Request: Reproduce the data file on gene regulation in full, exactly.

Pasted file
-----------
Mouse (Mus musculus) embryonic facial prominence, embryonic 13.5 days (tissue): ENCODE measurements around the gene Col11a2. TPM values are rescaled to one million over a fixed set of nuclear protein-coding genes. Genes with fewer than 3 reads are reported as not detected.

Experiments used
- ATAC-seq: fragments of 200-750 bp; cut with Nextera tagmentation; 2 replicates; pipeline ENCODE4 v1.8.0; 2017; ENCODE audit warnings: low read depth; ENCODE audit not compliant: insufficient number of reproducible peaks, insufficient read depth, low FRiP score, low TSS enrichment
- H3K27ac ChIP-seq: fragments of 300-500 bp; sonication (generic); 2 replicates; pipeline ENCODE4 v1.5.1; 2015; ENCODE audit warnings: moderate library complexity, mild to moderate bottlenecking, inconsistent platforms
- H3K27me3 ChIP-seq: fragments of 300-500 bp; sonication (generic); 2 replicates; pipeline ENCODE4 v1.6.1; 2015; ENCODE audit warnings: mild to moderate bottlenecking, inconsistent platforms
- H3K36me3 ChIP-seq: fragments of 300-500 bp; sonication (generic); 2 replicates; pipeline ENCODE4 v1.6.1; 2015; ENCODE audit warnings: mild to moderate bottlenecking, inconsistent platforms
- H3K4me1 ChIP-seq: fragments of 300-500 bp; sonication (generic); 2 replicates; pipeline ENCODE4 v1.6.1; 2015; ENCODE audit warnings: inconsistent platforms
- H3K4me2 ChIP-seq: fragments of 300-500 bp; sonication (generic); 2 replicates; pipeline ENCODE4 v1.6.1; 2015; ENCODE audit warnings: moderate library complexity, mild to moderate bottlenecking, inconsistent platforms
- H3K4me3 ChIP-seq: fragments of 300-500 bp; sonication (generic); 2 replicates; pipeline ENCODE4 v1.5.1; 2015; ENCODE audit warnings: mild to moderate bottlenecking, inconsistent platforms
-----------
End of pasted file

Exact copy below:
Mouse (Mus musculus) embryonic facial prominence, embryonic 13.5 days (tissue): ENCODE measurements around the gene Col11a2. TPM values are rescaled to one million over a fixed set of nuclear protein-coding genes. Genes with fewer than 3 reads are reported as not detected.

Experiments used
- ATAC-seq: fragments of 200-750 bp; cut with Nextera tagmentation; 2 replicates; pipeline ENCODE4 v1.8.0; 2017; ENCODE audit warnings: low read depth; ENCODE audit not compliant: insufficient number of reproducible peaks, insufficient read depth, low FRiP score, low TSS enrichment
- H3K27ac ChIP-seq: fragments of 300-500 bp; sonication (generic); 2 replicates; pipeline ENCODE4 v1.5.1; 2015; ENCODE audit warnings: moderate library complexity, mild to moderate bottlenecking, inconsistent platforms
- H3K27me3 ChIP-seq: fragments of 300-500 bp; sonication (generic); 2 replicates; pipeline ENCODE4 v1.6.1; 2015; ENCODE audit warnings: mild to moderate bottlenecking, inconsistent platforms
- H3K36me3 ChIP-seq: fragments of 300-500 bp; sonication (generic); 2 replicates; pipeline ENCODE4 v1.6.1; 2015; ENCODE audit warnings: mild to moderate bottlenecking, inconsistent platforms
- H3K4me1 ChIP-seq: fragments of 300-500 bp; sonication (generic); 2 replicates; pipeline ENCODE4 v1.6.1; 2015; ENCODE audit warnings: inconsistent platforms
- H3K4me2 ChIP-seq: fragments of 300-500 bp; sonication (generic); 2 replicates; pipeline ENCODE4 v1.6.1; 2015; ENCODE audit warnings: moderate library complexity, mild to moderate bottlenecking, inconsistent platforms
- H3K4me3 ChIP-seq: fragments of 300-500 bp; sonication (generic); 2 replicates; pipeline ENCODE4 v1.5.1; 2015; ENCODE audit warnings: mild to moderate bottlenecking, inconsistent platforms